ROBERTS: Do you have any idea, Sanjay, what the mechanism is at work here and is it ultimately could it lead to better treatments, maybe even preventive measures, potentially even a vaccine?

GUPTA: It is hard to figure out the actual mechanism here, although a lot of people are looking into that. As far as, you know genetic counseling or what you would do with this, it is actually hard to do. You know, we talked to some doctors about this and they say, look, we couldn't possibly encourage people or say it is OK to engage in high risk behavior because you have this genetic variant. No one is going to say that.

But you know, I had a chance to actually travel with - to Nairobi and visit these prostitutes and in these slum villages. And the reason we were there was because some of the prostitutes despite the fact they had numerous sexual encounters every single day never contracted the HIV virus. And the question was why, looking into their bodies, trying to figure out what can we take from what is happening in their bodies and apply it to everyone else. We're not there yet. But to your point, that's exactly what they're trying to do.

ROBERTS: I had an opportunity to go to the same clinic and it is fascinating, the research that they're doing down there.

GUPTA: Yes, they're taking their blood, seeing is there something different about their blood that prevents the HIV infection from taking hold. They don't know yet but it could be great to be able to take that and apply it more globally.

ROBERTS: Certainly would. Sanjay Gupta, thanks very much for that. Appreciate it. All right, doc.

Catch part of the second part at least of our special series "Black in America" tonight. It's at 9:00 p.m. Eastern. Tonight's episode looks at the black man. (BEGIN VIDEOTAPE)

CHETRY (voice-over): Dolly comes ashore, ripping up homes, flooding streets, leaving locals knee deep in damage.

REYNOLDS WOLF, CNN METEOROLOGIST: It is incredibly treacherous and most people are surprised by how strong it is.

CHETRY: The storm creating new flooding fears right now.

Plus, video vixen.

UNIDENTIFIED MALE: Best-selling product of all time is sex.

CHETRY: The hip-hop industry in question. Whether it is hurting young black women.

CNN's special report on being "Black in America."



CHETRY: As part of the documentary "Black in America," CNN is taking a look at a range of experiences in Black America. And that includes rap and rap videos. Some young women hope that dancing in a rap video is a stepping stone to a dance career. But at what cost? CNN's Soledad O'Brien joins us now looking into this issue. Good to see you this morning.

SOLEDAD O'BRIEN, CNN ANCHOR: Thank you very much, Kiran. You know, there are a couple of things we know. One rap is a billion dollar industry. And number two, all the criticism, its misogynistic and objectifies and sexualizes women. And we have been talking about this for a long time there are plenty of women who dance in these video who would say this is a job that could be leading to a career, maybe one day.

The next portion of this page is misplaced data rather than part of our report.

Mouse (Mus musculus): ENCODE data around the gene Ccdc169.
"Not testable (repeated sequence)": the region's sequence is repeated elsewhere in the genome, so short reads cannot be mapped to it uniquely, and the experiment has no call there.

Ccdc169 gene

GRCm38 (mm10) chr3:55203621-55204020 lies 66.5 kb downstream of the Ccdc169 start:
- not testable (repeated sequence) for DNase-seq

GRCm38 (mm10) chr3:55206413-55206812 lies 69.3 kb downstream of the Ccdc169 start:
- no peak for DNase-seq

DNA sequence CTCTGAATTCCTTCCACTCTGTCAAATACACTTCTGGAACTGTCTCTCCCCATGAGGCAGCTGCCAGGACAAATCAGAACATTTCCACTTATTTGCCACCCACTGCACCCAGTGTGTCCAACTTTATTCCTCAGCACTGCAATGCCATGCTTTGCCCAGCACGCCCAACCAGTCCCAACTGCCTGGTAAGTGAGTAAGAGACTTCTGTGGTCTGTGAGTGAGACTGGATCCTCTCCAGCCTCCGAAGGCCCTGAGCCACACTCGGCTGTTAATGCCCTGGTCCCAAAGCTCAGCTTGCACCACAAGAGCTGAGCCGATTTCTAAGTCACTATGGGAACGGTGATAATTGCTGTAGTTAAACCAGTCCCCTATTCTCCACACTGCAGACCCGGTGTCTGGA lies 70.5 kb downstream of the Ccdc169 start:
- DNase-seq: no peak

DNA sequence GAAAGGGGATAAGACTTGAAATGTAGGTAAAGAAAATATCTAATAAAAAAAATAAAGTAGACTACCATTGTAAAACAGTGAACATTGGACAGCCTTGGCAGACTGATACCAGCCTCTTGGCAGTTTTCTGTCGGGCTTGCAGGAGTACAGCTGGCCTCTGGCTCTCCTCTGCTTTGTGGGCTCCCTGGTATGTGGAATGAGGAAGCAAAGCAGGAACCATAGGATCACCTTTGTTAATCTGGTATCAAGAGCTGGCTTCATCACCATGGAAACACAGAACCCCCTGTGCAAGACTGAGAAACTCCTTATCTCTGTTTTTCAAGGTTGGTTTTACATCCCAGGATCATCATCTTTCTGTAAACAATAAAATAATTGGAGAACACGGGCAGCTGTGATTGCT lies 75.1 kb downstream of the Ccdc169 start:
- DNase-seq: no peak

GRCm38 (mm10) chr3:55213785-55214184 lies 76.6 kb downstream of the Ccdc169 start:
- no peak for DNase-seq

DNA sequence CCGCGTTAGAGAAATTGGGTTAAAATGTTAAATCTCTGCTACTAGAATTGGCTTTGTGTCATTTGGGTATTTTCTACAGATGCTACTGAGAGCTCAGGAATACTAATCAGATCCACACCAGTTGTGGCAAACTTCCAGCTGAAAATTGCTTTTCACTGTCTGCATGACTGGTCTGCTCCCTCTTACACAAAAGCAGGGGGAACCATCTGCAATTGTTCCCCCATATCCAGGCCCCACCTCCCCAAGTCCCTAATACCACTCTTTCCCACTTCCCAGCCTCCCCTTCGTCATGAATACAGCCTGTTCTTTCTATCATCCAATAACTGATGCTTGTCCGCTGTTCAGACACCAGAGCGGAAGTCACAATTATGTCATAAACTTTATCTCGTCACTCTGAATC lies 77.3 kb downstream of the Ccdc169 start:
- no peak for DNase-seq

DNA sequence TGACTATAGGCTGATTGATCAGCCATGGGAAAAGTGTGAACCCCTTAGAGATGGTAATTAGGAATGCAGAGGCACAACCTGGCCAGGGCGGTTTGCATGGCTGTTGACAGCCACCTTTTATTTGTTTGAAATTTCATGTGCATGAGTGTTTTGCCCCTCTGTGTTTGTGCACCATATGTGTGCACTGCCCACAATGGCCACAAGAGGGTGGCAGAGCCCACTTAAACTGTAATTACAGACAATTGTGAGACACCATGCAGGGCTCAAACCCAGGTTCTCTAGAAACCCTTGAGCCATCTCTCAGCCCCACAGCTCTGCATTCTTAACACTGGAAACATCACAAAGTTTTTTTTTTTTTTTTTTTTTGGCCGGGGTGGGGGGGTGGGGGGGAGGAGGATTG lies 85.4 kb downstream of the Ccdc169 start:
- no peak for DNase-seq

So we asked them, did they think they're being exploited. What cost do they think this is? Take a look.


O'BRIEN (voice-over): Melyssa Ford was spotted by a video director when she was a young student. You were studying to be a forensic psychologist, right?

MELYSSA FORD, ACTRESS/MODE: Right at New York University.

O'BRIEN: She went on to become a star of the hip-hop screen. Many say she was the very first video vixen.

FORD: It is a really big paycheck. Not very many people that are going to throw away that opportunity based on, you know, having such a strict moral code.

O'BRIEN: So when you're doing projects, do you think about the image you're projecting to young black girls?

FORD: A common question I found myself asking every time I would take on a project, am I perpetuating a negative stereotype?

O'BRIEN: Critics say the stereotype of the hypersex black woman that's being used to sell hip-hop music is hurting young black women.

YVONNE BYNOE, HIP HOP HISTORIAN AND AUTHOR: It's not so much that a black woman expressing her sexuality is wrong. It is - the problem is that it is the only image along with a few other stereotypical ones that you will continually see. Young people and young women in particular are looking at a lot of these videos as models for how they develop their own femininity and own ideas about what womanhood is.

O'BRIEN: Hip-hop videos continue to push the envelope when it comes to the oversexed female image in the name of selling albums.

All time, ever paying, best-selling product of all time is sex. And that is something that will be around here until. So until I guess that dies down as the number one product, we'll always see highly attractive women on videos.

O'BRIEN: Powell is auditioning models for his latest hip-hop video. And Jivanta wants the part. For her it is another opportunity in an industry that is all about exposure.

JIVANTAN, MODEL/DANCER: I would like to do more serious roles instead of the typical video girl. I wish that females weren't portrayed as what they are, but, you know, but it is.

O'BRIEN: An industry critics say has gone too far. Are these videos, not necessarily yours, but as a group, you know, are they demeaning to women?

FORD: Yes, I definitely have to say that. I would definitely have to say that now, yes.


O'BRIEN: As you can see many of these women feel that they're kind of stuck between a rock and a hard place. You want to be a dancer but there are not a lot of opportunities for black women especially to be dancers. So then there is this one opportunity. And Melyssa Ford, you know, she's come around. She is now very critical of the industry today. But she said, I got to tell you there are record company executives, you know, she dances, rappers rap. But someone puts it on the air. And it's not her.